No need for a commentary

Jon Whiteley on “Daumier: Visions of Paris” at the Royal Academy of Arts, London, until 26 January 2014

Honoré Daumier, Man on a Rope, around 1858. Courtesy of the Museum of Fine Arts, Boston

The catalogue of the current exhibition of Daumier’s work at the Royal Academy is a welcome addition to the literature. If one had to choose only one book on Daumier, it would not be this but, with four lively essays by Catherine Lampert, Michael Pantazzi, Judith Wechsler, and Edouard Papet, it usefully supplements what has been written before, notably in the catalogue of the memorable 1999-2000 exhibition to which both Wechsler and Papet contributed.

Like others before him, Pantazzi attempts to identify the sources of the stock of poses and gestures that Daumier used to such expressive effect. Some of his suggestions hit the target, others are less convincing. The figure thrusting forward with arm outstretched that appears in a number of the drawings, prints and paintings is not necessarily based on the Borghese Gladiator: the boy falling backwards in the lithograph The Paris Urchin at the Tuileries is not close enough to a figure in Jordaens’ Christ and the Moneylenders to be a source, nor the fleeing figures in The Last Cabinet Meeting of the Ex-Ministers to the similar group in Rubens’s Council of the Gods; nor the woman in various versions of The Burden to the nude at the centre of Rubens’s Birth of Marie de’ Medicis. Of course, Pantazzi is right in pointing out that Daumier drew upon a stock of gestures and poses that owed more to the Old Masters than it did to the world in which he lived but these tend to be of a generic kind and it is probably unwise, most of the time, to attempt to pin them down to a specific source. The links that Pantazzi suggests between Daumier’s work and the work of other artists are clearest when Daumier is parodying the Old Masters. The similarity between Van Dyck’s Charles I in the Louvre and the lithograph Il y a trois mois, m’sieu is an intentional joke, as are many of the references in the lithographs to the work of David and the artists of the First Empire. Papet’s essay adds to the list of celebrated works parodied in the lithographs while demonstrating the importance of sculpture in his art.

Judith Wechsler’s discussion of Daumier and allegory, a form of art dear to left-wing artists in the July Monarchy, similarly reminds us that this protagonist of modernism drew inspiration from traditional sources.

The essays and the works in the exhibition reinforce the impression of an artist who kept a humorous distance between himself and the handed-down ideas that he ridiculed and yet who prepared his paintings according to age-old academic habits and had ambitions to be an established artist like Rubens or Delacroix. Baudelaire tells us that the bourgeois did not realise that Daumier’s lithographs were art of the highest order. Nor, one suspects, did Daumier himself.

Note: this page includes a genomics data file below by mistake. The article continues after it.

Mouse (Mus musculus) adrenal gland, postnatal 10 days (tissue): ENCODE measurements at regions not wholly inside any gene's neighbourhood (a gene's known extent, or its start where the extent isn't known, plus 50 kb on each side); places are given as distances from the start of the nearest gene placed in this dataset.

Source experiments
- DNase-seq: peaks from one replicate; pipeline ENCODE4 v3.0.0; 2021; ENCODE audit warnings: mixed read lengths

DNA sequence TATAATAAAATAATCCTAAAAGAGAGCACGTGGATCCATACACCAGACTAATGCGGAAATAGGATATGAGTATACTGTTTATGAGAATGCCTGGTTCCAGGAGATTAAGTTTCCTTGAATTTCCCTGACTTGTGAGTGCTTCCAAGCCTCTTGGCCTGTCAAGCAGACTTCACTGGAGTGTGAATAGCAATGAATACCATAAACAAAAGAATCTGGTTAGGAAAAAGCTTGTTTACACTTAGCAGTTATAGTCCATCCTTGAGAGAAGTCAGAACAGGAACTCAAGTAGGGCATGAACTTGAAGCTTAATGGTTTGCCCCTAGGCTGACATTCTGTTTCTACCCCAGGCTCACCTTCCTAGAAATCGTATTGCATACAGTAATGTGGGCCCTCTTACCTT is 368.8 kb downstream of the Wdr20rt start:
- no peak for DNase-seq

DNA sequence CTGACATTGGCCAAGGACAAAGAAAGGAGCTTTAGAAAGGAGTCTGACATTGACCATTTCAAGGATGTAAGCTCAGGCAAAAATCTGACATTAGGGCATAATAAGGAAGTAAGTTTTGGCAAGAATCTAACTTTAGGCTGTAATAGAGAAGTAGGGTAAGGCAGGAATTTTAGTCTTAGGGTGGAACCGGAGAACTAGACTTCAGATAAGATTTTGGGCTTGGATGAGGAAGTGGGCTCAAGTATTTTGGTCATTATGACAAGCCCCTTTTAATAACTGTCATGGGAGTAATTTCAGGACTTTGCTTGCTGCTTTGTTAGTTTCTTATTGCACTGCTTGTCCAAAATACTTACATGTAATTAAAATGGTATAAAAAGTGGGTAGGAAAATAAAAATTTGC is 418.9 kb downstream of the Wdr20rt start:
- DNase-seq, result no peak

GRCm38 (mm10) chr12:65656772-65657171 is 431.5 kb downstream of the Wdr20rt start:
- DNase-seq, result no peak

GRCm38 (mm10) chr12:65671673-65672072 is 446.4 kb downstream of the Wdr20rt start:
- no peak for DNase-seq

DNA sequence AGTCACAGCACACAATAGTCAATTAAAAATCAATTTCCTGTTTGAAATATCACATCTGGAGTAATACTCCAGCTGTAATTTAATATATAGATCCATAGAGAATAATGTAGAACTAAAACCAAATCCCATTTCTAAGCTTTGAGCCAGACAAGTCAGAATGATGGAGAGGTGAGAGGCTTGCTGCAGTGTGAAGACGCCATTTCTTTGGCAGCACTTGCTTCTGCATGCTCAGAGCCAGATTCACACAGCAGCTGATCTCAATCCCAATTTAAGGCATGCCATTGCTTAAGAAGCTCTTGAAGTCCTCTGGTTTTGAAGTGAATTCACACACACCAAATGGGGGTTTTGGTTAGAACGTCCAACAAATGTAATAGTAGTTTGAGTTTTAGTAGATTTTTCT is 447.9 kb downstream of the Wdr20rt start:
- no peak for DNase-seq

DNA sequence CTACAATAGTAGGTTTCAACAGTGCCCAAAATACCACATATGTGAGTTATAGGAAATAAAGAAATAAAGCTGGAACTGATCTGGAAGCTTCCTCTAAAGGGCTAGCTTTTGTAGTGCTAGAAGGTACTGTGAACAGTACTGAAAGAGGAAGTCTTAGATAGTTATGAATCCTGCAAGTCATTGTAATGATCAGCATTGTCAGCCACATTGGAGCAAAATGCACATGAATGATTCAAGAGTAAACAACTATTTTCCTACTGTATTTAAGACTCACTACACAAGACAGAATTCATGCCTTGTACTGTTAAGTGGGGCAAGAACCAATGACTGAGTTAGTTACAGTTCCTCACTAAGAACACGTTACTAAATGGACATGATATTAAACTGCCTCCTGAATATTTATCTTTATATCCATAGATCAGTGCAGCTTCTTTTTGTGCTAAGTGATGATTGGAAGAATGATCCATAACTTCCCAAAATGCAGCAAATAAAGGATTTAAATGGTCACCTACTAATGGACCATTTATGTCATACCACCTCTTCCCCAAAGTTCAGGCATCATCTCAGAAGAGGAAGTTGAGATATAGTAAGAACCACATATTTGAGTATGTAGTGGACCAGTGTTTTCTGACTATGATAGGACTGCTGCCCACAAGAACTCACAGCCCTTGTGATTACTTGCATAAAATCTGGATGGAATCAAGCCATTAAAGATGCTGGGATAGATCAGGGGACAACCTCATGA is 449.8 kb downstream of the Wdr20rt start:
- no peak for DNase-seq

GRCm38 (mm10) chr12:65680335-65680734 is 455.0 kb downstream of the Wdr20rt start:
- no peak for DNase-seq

Much has been said about the “modernity” of his roughly painted compositions although this, as Baudelaire once said to Delacroix, must have been chiefly due to his difficulties in finishing. He was not a trained painter and the large finished paintings, most of which are not in the Royal Academy, are not very successful. The Ecce Homo was left in the state of a brilliant sketch. The Man on a Rope, of which there are two abandoned versions in the exhibition, would have been an extraordinary image of the heroism of city life had he been able to master the difficulties in painting it. As it is, however much these two sketches may appeal to modern sensibilities, both are a mess. It is not immediately obvious what they represent although this has been settled convincingly by Michael Pantazzi in his essay in the 1999-2000 exhibition where he compared it with the lithograph of a woman white-washing the exterior of a building. The preparatory drawing, shown in the exhibition, includes a bucket and long-handled brush although the “escarpolette” on which the painter would have been perched is difficult to see. The suggestion that he is a painter is alluded to by Lampert but the lithograph that confirms this could have been helpfully mentioned in a label or in the entry in the catalogue.

The information on the labels, however, is spare, no bad thing in itself if it encourages visitors to concentrate on the image, but what there is tends to be speculative. Most of the labels include dates, often with a cautious vagueness, sometimes with a precision unsupported by the evidence. The chronology of Daumier’s drawings and paintings is notoriously uncertain, but the dates given here are explained in a note in the catalogue as the dates given to the organisers by the current owners. This is an unusual way out of a difficulty that could have been dealt with in a more helpful and less arbitrary fashion.

The illustrations in the catalogue are excellent but the catalogue notes, for the most part, are non-existent. Many of the illustrations face nearly blank pages. There are probably good reasons for including Ecce Homo in an exhibition subtitled "Visions of Paris" but they are not given in the catalogue. The presence of images inspired by Cervantes and La Fontaine is harder to explain although the exhibition would have been poorer without them. Despite the title, this is not an exhibition about Paris but a selection of paintings, prints, drawings, watercolours and sculpture representing the range and quality of an art that is by turns funny, pathetic, tender, angry, poetic, epic, passionate and humane. Daumier does not always need a commentary. As this enthralling exhibition makes clear, his art is capable of speaking for itself.

Daumier: Visions of Paris

Catherine Lampert, ed

Royal Academy of Arts, 224pp, £40 (hb)

Published Thu, 12 Dec 2013 13:00:00 GMT

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